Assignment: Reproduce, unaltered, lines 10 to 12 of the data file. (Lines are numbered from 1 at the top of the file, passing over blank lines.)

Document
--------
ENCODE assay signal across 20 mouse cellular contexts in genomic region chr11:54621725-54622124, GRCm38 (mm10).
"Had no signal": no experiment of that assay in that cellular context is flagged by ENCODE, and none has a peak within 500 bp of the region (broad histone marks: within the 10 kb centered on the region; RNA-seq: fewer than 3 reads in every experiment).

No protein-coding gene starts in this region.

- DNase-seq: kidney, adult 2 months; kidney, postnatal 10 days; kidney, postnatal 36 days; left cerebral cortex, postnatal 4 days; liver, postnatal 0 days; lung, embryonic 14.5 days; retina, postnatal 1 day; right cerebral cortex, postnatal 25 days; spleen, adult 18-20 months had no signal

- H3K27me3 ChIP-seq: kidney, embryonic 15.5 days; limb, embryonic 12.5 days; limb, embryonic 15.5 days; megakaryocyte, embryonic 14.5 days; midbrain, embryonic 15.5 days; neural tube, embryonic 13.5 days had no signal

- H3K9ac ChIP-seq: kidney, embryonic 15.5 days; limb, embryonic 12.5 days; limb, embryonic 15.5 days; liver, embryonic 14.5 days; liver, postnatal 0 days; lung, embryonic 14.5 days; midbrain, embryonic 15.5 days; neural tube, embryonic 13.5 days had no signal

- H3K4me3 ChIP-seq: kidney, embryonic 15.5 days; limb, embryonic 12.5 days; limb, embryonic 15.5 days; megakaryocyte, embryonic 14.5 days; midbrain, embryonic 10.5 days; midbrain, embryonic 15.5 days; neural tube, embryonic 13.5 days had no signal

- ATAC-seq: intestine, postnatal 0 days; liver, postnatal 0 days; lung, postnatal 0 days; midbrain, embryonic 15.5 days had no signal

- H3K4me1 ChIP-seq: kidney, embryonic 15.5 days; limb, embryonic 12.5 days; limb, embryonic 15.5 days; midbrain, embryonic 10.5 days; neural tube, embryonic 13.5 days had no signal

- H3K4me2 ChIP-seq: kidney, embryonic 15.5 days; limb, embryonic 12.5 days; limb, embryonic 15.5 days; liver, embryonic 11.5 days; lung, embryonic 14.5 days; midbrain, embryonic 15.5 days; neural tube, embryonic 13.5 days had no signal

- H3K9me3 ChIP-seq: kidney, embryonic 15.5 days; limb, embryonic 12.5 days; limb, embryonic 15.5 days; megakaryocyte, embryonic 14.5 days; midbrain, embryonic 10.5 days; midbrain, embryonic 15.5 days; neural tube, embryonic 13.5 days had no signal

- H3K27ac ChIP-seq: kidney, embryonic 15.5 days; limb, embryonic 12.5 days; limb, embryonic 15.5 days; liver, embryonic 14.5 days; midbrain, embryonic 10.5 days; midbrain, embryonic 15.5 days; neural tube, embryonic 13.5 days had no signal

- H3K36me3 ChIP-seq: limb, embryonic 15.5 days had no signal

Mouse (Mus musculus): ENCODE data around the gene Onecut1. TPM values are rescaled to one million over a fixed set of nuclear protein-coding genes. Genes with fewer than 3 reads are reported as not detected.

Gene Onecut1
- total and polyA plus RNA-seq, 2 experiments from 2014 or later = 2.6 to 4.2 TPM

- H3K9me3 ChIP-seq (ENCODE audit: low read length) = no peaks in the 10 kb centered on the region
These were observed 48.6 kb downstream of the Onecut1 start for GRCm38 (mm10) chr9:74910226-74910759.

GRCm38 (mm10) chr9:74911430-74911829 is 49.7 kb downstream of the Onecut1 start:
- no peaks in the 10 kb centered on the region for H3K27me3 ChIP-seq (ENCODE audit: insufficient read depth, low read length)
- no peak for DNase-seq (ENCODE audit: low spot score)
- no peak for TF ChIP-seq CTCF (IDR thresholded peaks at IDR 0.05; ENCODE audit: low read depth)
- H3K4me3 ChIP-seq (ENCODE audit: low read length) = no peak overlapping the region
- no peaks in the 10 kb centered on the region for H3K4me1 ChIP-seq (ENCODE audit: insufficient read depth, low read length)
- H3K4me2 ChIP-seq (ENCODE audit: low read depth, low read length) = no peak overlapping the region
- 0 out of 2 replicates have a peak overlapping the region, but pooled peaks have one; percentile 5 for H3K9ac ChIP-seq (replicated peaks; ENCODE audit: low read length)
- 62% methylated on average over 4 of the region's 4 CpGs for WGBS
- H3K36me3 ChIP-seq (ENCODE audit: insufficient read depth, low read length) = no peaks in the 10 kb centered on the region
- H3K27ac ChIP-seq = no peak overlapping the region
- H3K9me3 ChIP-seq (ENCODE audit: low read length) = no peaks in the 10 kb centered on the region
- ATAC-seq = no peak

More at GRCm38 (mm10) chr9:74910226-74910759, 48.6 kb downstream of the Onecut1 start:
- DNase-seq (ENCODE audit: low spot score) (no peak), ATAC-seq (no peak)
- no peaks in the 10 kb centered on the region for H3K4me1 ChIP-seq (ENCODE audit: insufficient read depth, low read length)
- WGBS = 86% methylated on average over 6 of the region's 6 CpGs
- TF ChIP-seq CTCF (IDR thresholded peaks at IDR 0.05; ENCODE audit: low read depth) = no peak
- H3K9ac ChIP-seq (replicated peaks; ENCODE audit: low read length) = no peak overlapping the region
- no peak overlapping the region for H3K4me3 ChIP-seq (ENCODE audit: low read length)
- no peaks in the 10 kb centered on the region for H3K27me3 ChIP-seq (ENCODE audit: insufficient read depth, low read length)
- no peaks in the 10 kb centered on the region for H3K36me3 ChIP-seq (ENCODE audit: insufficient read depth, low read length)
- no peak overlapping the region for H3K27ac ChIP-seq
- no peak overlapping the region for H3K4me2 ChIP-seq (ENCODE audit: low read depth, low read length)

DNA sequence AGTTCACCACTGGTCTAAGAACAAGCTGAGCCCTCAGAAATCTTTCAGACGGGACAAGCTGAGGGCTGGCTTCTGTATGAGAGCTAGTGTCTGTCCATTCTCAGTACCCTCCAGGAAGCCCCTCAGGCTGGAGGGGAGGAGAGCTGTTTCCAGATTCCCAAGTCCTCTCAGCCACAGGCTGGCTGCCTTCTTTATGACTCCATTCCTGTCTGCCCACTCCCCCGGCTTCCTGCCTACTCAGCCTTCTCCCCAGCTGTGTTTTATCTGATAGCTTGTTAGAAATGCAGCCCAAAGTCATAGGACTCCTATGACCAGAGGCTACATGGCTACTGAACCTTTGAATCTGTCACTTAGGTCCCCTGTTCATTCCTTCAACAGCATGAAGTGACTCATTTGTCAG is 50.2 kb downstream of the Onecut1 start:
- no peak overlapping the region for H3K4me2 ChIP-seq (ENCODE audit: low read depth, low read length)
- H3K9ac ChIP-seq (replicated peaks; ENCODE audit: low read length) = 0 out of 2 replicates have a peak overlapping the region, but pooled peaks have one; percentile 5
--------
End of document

- H3K4me2 ChIP-seq: kidney, embryonic 15.5 days; limb, embryonic 12.5 days; limb, embryonic 15.5 days; liver, embryonic 11.5 days; lung, embryonic 14.5 days; midbrain, embryonic 15.5 days; neural tube, embryonic 13.5 days had no signal

- H3K9me3 ChIP-seq: kidney, embryonic 15.5 days; limb, embryonic 12.5 days; limb, embryonic 15.5 days; megakaryocyte, embryonic 14.5 days; midbrain, embryonic 10.5 days; midbrain, embryonic 15.5 days; neural tube, embryonic 13.5 days had no signal

- H3K27ac ChIP-seq: kidney, embryonic 15.5 days; limb, embryonic 12.5 days; limb, embryonic 15.5 days; liver, embryonic 14.5 days; midbrain, embryonic 10.5 days; midbrain, embryonic 15.5 days; neural tube, embryonic 13.5 days had no signal